Mobile Apps Are the Leading Source of Internet Connections
Since the release of the iPhone and the subsequent appearance of the first Android devices, experts have predicted that mobile devices would become the leading source of Internet connectivity. According to recent data, this threshold has just been passed.
The rise of mobile devices, and decline of PCs
According to Com-Score, mobile devices are now responsible for 55 percent of Internet traffic. Mobile Internet access has been rising slowly but steadily, and most believe the increase will not stop within the foreseeable future: More growth is expected in the coming years as mobile devices continue to rise in popularity.
As expected, PC and laptop sales have dropped considerably as well. As mobile devices become more capable, they are better able to fill roles previously only attainable on traditional computing devices. Furthermore, app development has improved as well, and the typical mobile app is now comparable to standard laptop and desktop apps.
Browsing vs. apps
The Com-Score data did yield some surprises. Mobile operating systems carry capable web browsers, and most popular sites are able to function well on mobile devices. However, only eight percent of web traffic comes from mobile browsers, and this number has risen only slightly over the years.
Desktop and laptop browsing has dropped, but not among people who browse the web from mobile devices. Instead, the major shift has come from increased use of mobile apps. Today’s apps are far more capable than those of the past, and they account for 47 percent of Internet connections.
This number surprised many experts who assumed that mobile browsers would lead the charge.
Why mobile users don’t browse much
This development is due to the fact that mobile browsers lack the capabilities of desktop and laptop browsers. Websites are designed for large screens, and even the largest tablets feature smaller screens than typical laptops.
Smartphones are even smaller: 3.7-inch screens are still common. Modern websites can scale effectively, but small screens simply lack the real estate to handle most websites.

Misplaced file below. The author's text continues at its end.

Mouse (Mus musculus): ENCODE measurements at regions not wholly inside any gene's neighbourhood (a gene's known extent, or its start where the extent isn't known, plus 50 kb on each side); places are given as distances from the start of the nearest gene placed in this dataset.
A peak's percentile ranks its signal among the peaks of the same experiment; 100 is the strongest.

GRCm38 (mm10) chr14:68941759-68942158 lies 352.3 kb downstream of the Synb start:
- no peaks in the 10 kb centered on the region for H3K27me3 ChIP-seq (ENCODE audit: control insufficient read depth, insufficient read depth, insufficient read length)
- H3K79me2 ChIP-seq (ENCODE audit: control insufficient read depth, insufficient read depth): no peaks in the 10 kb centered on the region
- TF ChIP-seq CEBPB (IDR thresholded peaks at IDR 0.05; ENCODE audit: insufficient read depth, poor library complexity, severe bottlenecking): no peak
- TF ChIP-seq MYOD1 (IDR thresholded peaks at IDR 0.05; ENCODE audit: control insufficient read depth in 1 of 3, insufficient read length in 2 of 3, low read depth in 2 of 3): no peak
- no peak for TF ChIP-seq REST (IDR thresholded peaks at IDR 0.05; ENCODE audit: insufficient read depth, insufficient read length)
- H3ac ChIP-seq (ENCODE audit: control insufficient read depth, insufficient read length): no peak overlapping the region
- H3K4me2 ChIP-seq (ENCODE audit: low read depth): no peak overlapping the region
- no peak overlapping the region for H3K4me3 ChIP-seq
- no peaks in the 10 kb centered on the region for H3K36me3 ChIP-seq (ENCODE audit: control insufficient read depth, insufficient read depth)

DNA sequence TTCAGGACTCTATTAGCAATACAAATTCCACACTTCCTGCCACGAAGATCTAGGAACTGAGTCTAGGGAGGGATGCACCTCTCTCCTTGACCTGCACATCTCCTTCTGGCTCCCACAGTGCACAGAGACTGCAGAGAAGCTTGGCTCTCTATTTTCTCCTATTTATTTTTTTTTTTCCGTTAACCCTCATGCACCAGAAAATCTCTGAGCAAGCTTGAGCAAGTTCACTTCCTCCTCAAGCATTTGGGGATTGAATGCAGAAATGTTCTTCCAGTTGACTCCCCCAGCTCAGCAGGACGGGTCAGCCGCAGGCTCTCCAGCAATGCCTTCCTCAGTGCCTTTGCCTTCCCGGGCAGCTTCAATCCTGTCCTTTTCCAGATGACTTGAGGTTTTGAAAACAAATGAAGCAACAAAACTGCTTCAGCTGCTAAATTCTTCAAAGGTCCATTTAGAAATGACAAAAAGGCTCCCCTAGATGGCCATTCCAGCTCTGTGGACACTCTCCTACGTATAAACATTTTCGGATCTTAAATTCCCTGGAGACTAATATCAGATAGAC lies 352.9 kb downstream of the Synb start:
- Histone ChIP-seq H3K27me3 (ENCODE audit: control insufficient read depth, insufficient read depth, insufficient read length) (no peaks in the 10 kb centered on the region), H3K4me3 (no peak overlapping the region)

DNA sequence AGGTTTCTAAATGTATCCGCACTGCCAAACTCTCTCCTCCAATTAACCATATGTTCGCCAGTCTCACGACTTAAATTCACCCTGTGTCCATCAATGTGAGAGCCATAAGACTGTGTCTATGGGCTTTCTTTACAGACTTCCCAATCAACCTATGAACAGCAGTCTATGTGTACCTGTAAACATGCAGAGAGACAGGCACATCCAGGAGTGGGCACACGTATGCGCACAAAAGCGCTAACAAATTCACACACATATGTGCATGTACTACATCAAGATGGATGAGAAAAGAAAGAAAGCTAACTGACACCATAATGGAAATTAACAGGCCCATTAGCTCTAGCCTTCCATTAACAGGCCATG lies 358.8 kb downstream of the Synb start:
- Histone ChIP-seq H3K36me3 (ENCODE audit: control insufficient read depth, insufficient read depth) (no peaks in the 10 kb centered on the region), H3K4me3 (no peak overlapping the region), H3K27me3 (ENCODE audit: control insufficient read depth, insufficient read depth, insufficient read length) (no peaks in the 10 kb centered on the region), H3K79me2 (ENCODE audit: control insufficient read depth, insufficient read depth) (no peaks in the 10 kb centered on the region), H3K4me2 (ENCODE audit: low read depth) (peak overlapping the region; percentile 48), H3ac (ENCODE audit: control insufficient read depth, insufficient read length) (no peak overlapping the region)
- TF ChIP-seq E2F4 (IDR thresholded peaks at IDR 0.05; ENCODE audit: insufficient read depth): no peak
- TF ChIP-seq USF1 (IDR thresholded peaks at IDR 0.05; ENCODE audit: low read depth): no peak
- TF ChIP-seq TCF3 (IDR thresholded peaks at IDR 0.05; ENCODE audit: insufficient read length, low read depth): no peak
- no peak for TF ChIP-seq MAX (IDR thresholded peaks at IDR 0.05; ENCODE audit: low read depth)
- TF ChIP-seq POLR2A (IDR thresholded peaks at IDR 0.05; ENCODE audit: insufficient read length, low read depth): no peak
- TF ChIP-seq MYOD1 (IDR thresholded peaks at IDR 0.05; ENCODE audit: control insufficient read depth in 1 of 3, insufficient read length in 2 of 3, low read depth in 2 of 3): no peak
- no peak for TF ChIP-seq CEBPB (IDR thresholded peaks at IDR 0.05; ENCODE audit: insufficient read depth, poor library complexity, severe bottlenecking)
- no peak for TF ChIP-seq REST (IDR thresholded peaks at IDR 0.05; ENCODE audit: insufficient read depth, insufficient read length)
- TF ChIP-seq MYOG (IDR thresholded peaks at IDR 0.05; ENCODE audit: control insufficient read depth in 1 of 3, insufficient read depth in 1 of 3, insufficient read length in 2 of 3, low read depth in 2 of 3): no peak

Mobile devices also lack keyboards and, more importantly, sophisticated pointing devices. Touchscreens have improved, but they still lack the accuracy of mice and other devices.
While it’s possible to connect keyboards and cursor devices to tablets and other equipment, most users rarely turn to them. Desktops and laptops are far more capable devices for web browsing than smartphones and tablets.
The rise of apps
Mobile apps, on the other hand, give users great interfaces that perform the same tasks as websites. People who use Facebook’s mobile app find that accessing the website through a mobile browser offer an inferior experience.
Because of this, designers for social media websites and other popular online platforms are focusing heavily on mobile app development. This trend will surely continue in coming years.
HTML5, which has been in development for years, will make browsers even more programmable. These technologies might provide the key for mobile-friendly web apps.
The only downside to the rise of mobile apps is their side effects. Drivers are increasingly diverting attention from the road to their mobile device to check texts, emails, and other mobile content. This trend, especially prevalent among teen drivers, is one of the leading causes of car accidents.
Nevertheless, Internet connectivity, is, on the whole, a boon for society, technology, and quality of living. The rise of mobile apps have brought that boon to reality.